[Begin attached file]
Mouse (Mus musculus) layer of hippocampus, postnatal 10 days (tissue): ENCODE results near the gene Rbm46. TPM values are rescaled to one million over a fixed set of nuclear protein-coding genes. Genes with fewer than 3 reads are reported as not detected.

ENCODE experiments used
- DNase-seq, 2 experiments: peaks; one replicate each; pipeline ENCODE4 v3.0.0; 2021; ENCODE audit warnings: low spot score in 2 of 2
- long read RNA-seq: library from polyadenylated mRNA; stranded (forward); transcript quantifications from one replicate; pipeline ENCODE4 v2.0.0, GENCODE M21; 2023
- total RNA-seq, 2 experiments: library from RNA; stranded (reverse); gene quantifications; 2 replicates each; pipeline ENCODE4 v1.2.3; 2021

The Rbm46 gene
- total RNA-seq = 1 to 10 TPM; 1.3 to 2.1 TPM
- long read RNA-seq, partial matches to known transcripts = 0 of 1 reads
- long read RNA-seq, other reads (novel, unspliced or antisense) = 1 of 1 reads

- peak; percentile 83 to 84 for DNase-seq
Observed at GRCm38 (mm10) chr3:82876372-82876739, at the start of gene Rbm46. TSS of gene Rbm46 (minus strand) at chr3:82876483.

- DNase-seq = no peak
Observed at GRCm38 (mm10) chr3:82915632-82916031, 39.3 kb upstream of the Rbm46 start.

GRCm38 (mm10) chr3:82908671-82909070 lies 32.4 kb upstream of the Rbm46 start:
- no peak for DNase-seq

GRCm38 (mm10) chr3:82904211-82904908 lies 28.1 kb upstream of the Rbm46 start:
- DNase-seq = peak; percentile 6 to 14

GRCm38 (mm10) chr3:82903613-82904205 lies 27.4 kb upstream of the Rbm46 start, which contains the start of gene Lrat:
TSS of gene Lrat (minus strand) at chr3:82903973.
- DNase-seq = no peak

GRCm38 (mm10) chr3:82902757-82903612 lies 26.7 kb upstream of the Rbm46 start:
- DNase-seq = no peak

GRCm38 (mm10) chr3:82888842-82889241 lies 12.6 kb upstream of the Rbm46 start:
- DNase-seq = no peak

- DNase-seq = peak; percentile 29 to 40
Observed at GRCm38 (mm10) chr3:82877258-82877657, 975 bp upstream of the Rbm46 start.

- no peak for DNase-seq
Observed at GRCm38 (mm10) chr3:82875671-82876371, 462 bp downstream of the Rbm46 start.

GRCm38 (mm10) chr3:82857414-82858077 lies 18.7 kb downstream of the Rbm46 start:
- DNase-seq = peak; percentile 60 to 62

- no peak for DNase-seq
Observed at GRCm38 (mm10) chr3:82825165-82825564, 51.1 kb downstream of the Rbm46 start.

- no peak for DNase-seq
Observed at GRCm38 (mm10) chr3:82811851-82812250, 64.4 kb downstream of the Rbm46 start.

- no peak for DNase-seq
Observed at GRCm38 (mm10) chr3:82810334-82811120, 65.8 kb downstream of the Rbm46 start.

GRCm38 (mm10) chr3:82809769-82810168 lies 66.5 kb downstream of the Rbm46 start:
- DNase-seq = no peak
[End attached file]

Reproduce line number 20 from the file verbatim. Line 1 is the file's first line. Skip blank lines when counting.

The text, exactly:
- DNase-seq = no peak